• 2/17/2017


AutorunsC is a console-mode version of Autoruns that outputs results to its standard output. It is designed primarily for use in scripts. Its purpose is data collection only: it cannot disable or delete any autostart entries.

The command-line options are listed in Table 4-1.6 They let you capture all autostarts or just specific categories, verify digital signatures, query VirusTotal, omit Microsoft entries, specify a user account for which to capture autostarts or capture all user accounts’ autostarts, and output results as comma-separated or tab-separated values (CSV) or as XML. If you don’t specify any options, AutorunsC outputs just the Logon entries without signature verification and in an indented list format designed for human reading. To capture other ASEPs, add the –a option followed by one or more letters indicating the ASEP categories of interest, or * to capture all ASEP categories.

TABLE 4-1 AutorunsC command-line options

Autostart types: [-a *|bcdeghiklmoprsw]


Shows all autostart entries


Shows boot execute entries


Shows codecs


Shows AppInit DLLs


Shows Explorer add-ons


Shows Sidebar gadgets (Windows Vista and Windows 7)


Shows image hijacks


Shows Internet Explorer add-ons


Shows known DLLs


Shows logon autostart entries (this is the default)


Shows WMI entries

Autostart types: [-a *|bcdeghiklmoprsw]


Shows Winsock protocol and network providers


Shows Office addins


Shows printer monitor DLLs


Shows LSA security providers


Shows services and non-disabled drivers


Shows scheduled tasks


Shows Winlogon entries

What to scan


Specifies the name of the user account for which autostart entries will be shown. Use DOMAIN\User format for domain accounts. Specify * to scan all user profiles. This option requires administrative rights.

–z systemroot userprofile

Scans an offline Windows system, specifying the file-system paths to the target system’s Windows directory and to the target user-profile directory.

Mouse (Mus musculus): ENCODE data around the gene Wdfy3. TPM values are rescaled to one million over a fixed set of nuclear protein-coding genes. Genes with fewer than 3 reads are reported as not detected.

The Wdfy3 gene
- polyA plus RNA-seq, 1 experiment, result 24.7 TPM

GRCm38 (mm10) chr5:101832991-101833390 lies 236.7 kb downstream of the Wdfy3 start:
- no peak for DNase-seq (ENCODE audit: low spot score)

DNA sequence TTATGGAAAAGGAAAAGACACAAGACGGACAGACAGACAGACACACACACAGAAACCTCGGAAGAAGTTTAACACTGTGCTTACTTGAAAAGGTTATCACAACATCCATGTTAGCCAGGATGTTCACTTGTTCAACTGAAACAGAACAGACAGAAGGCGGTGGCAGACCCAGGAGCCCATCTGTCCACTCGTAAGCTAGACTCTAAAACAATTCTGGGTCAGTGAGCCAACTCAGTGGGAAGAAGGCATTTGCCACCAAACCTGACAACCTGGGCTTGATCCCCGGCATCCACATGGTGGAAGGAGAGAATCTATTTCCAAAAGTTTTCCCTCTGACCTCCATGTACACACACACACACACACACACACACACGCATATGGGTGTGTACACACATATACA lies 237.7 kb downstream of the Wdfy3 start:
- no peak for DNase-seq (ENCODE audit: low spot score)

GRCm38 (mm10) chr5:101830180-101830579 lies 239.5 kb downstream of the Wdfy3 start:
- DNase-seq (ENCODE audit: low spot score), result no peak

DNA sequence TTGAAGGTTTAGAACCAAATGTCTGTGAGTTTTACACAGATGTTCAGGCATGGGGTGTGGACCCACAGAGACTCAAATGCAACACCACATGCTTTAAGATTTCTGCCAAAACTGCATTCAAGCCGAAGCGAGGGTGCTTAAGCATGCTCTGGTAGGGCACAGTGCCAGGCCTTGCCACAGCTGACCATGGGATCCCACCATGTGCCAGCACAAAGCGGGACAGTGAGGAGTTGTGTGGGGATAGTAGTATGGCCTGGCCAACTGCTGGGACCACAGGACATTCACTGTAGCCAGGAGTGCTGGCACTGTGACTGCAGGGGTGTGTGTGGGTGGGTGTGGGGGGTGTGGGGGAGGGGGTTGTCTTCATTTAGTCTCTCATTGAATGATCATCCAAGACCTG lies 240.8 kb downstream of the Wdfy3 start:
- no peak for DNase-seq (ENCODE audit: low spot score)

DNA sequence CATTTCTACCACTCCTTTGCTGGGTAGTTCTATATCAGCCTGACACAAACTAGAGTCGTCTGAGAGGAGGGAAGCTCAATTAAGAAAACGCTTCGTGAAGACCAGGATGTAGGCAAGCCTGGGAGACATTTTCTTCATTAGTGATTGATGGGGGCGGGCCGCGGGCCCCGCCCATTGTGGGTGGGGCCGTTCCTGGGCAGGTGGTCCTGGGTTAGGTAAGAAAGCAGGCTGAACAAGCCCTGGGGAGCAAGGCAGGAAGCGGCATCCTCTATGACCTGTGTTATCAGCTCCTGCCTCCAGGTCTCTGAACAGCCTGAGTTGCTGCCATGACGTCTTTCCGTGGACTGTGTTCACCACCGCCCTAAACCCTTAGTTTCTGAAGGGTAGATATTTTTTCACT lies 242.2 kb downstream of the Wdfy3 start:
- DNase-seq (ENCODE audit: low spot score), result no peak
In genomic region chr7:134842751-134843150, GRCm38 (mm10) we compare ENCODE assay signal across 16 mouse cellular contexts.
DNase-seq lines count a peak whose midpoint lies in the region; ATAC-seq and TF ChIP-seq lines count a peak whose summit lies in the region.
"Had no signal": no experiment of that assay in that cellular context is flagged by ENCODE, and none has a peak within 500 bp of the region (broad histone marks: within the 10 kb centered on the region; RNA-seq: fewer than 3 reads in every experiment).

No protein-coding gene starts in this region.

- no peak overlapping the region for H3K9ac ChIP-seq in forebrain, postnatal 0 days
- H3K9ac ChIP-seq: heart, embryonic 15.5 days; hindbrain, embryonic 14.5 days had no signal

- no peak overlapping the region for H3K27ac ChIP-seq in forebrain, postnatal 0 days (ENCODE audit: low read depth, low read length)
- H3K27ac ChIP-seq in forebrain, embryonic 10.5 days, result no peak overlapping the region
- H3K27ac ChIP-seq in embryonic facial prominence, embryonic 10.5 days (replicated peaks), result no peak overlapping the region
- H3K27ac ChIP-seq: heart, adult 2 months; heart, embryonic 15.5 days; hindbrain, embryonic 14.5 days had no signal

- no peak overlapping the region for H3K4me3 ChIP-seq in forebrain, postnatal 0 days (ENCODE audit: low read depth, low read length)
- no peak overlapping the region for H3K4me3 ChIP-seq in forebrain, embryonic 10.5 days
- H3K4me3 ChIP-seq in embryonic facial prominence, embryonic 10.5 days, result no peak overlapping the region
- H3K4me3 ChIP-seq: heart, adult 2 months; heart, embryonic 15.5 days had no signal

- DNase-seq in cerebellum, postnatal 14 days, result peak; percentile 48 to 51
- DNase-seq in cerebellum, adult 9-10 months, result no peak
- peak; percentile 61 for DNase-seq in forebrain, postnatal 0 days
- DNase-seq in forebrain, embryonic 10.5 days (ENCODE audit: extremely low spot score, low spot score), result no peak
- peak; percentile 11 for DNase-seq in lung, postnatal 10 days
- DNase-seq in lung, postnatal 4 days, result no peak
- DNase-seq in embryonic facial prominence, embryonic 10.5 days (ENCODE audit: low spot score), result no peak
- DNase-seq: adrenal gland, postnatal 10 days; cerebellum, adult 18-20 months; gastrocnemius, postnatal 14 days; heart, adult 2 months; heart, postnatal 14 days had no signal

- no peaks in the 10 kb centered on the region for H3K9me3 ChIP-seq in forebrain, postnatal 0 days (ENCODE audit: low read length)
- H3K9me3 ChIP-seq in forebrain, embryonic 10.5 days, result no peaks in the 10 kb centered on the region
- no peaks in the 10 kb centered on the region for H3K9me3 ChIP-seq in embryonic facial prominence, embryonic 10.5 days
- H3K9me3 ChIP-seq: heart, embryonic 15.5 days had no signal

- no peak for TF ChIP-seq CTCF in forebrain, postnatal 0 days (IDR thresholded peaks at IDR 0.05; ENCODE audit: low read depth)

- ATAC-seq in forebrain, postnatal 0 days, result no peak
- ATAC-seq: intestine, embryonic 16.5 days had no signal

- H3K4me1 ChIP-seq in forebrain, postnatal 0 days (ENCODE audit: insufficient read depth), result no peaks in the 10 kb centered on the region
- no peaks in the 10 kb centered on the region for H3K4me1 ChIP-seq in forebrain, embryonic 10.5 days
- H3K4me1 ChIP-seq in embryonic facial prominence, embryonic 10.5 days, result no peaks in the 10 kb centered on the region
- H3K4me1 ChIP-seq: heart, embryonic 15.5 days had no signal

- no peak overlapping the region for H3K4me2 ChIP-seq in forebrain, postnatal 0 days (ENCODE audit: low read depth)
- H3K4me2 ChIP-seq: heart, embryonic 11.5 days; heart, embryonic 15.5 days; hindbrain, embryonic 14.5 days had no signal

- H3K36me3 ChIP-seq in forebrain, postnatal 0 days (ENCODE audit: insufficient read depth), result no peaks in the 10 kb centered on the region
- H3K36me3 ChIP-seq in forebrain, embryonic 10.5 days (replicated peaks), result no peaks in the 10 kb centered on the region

File information


Shows file hashes


Verifies digital signatures


If VirusTotal check is enabled, –u shows only files that are unknown by VirusTotal or that have non-zero detection.

If VirusTotal check is not enabled, –u shows only unsigned files.


Queries VirusTotal for malware based on file hashes.

With “r” added, it opens the web browser to VirusTotal report for files with non-zero detection.

With “s” added, it uploads files that report as “unknown”—that is, not previously scanned by VirusTotal.

(Also, note the meaning of –u when used with the –v[rs] option.)


Accepts the VirusTotal terms of service (TOS) without opening the TOS webpage.

Output format


Prints output as comma-separated values (CSV)


Prints output as tab-delimited values


Prints output as XML


Hides Microsoft entries. If used with –s, hides signed Microsoft entries.


Shows timestamps in normalized UTC: YYYYMMDD-hhmmss. Alphabetically sorting normalized UTC also produces a chronological sort.

Whether in the default list format, CSV, or XML, AutorunsC’s output always includes the ASEP location, entry name, description, version, publisher, image path, command line, whether the entry is disabled, and the date and time the target file was last modified, according to the file system. CSV output also includes a row for each ASEP location and when it was last modified. Note that because Windows tracks the last write time for registry keys but not for individual registry values, the “last modified” time for a registry ASEP location will be for the key and might not reflect when a specific entry was changed. When signature verification is enabled, CSV output includes both the signing name as well as the Company Name attribute from the file’s version resource.

When file hashes are requested with the –h option, AutorunsC outputs MD5, SHA-1, SHA-256, and IMPHASH7 hashes of the target file, as well as PESHA-1 and PESHA-256 hashes that are used for Authenticode signatures and that cover only the content areas and not the filler of Portable Executable (PE) files.

CSV and XML output also explicitly name the user profile to which each entry belongs, or “System-wide” for entries that apply to the entire system.

The CSV format includes column headers, and it imports easily into Excel or relational databases. The XML format is easily consumed by Windows PowerShell or any other XML consumer. For example, the following lines of PowerShell run AutorunsC, read the XML, and then display disabled items:

$arcx = [xml]$(autorunsc -a * -x -accepteula)

$arcx.SelectNodes("/autoruns/item") | ?{ $_.enabled -ne "Enabled" }